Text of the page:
Suzuki RG250 Walter Wolf

Suzuki RG250
ER Classics Desktop 2022

Once upon a time, two-strokes were the fastest engines of all time. Now they are almost extinct. The Suzuki RG250 Gamma is a sleek example of its kind. The little RG was a two-cylinder, parallel, 250cc, water-cooled, two-stroke engine produced from 1983 to 1987. One of the main features of the Suzuki RG250 Range was the then incredible power-to-weight ratio. Some 250 cc RG can produce up to 45+ horsepower at 8500 rpm and deliver max torque of 38,4 Nm at 8000 rpm, with a weight of approximately 130 kg.

The first of its kind

De Suzuki RG250 Range was the very first mass-produced motorcycle with a lightweight aluminum frame and an aerodynamic racing fairing. The 250 cc was specified for a top speed of 172 km / h. The Gamma also had a very advanced 'Full Floater' suspension system for the time, with the first series having 'anti-dive' forks. All in all, the bike was called the first street-legal racer. In the 5 years of production, the model underwent three major updates.

The RG250 has a liquid-cooled parallel twin engine with 46 pk - the Walter Wolf version has 49 - power at a relatively low speed of 8600 rpm. The Suzuki RG250 Range is a two-stroke, but is water-cooled and the six-speed power unit is suspended in a beautiful aluminum frame with the aforementioned full floater suspension. The small - there was also a 500 cc version - RG is a very fast, well-handling motorcycle. This bike is also made limited in special Walter Wolf editions.

Walter Wolf?

Walter Wolf (born October 5, 1939) is a Canadian oil drilling equipment supplier who made a fortune in North Sea oil production in the early 1s and decided to buy into the world of Formula 1 racing (F1). Wolf became a well-known businessman in Canada. Initially, his money helped support Frank Williams's young F1977 team before Williams left in 1 to form Williams Grand Prix Engineering (later the Williams F1979) team. Wolf's team continued as Walter Wolf Racing, winning three F1 Grands Prix in XNUMX.

Walter Wolf was inducted into the Canadian Motorsport Hall of Fame in 1998. His motorsport sponsorship was worldwide, including tobacco sponsorship for his Walter Wolf cigarette brand. He sponsored motorcycle teams in Canada and the Suzuki factory team, which used RG500s, so that's the link to the official Factory Suzuki team in Japan and the special Walter Wolf RGs.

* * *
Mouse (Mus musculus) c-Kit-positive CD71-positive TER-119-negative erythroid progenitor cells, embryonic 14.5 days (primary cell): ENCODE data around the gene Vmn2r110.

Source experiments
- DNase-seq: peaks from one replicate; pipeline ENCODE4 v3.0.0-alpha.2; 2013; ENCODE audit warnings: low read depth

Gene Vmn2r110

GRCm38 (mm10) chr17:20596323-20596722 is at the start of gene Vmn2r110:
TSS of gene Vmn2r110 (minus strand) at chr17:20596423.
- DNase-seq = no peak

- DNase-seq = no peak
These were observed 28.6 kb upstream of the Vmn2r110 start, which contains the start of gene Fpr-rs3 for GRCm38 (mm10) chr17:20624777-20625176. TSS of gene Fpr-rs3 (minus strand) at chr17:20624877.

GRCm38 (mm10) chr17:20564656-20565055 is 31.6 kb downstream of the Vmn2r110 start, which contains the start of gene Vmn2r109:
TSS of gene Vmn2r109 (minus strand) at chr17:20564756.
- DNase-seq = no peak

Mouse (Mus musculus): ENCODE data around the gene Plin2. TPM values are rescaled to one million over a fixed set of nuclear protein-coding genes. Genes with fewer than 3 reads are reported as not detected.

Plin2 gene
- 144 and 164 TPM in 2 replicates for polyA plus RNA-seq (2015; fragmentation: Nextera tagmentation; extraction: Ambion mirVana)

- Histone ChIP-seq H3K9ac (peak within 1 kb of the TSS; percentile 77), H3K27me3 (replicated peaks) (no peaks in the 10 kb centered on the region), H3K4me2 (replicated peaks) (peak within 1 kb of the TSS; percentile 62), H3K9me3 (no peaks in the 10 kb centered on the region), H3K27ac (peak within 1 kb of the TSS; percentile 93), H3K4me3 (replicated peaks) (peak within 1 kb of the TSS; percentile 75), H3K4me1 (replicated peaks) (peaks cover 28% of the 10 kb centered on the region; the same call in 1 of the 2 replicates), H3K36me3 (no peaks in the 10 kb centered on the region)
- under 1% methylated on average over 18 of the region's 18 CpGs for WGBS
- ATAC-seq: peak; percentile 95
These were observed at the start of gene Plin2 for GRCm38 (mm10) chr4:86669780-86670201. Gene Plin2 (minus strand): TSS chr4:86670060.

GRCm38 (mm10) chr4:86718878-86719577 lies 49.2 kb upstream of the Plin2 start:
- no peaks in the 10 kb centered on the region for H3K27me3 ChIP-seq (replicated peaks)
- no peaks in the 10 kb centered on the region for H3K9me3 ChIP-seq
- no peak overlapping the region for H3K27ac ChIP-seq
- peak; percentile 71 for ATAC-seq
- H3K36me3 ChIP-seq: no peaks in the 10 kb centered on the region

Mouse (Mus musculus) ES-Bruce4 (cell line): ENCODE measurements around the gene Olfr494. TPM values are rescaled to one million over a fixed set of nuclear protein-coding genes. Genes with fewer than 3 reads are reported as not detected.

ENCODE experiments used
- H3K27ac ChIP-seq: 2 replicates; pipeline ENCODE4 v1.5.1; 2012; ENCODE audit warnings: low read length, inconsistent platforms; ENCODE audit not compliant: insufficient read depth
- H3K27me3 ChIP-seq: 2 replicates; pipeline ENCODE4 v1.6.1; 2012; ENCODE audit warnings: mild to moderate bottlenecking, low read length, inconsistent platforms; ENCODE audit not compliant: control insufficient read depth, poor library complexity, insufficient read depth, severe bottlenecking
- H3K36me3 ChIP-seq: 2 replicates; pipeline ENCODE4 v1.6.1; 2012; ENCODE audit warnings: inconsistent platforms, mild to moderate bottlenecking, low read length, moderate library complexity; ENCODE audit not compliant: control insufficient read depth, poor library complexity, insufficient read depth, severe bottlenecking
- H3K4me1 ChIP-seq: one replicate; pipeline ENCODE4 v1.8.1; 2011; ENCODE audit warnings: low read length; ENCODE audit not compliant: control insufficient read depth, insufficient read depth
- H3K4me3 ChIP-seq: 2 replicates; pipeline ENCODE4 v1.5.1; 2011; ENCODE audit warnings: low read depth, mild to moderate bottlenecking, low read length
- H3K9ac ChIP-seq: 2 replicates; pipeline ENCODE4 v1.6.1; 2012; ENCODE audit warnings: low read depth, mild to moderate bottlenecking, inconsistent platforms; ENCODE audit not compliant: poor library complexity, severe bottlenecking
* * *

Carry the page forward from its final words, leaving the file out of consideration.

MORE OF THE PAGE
It is all history

In the meantime, two-strokes, very fast two-strokes for manufacturers and regulators in the environmental and speed fields are just as popular as sturdy hugs in the Corona era. Such a small, fast two-stroke, such a breed horse as the Suzuki RG250 Range? You can only go with that to flame. So such a screaming shaver is only suitable for track days. On the other hand, you have a rare piece of motorcycle history. A machine that is so special that it also comes into its own when it stands under a set of LED spotlights in the room. Because then you have a beautiful altar for times when this type of technology was still very hot. By the way, we found our fashion model with our friend Alex Janssen from Gendt. And that 'dt' is not a game plural.

More about classic engines can be found via this link.

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Give a reaction
  1. I have the Italian counterpart, the Aprilia RS250 Reggiani
    Blok is based on Suzuki's RGV250, which is another embroider on this one.
    Wonderfully fun machine.
    Thirsty as a Templar, but that sound . . ... .

    both aprilias 1

  2. There is a led light on the ww 250cc between the neutral and right turn signal. But the description on the dashboard is in chinese. What is this for? Thank you in advance.

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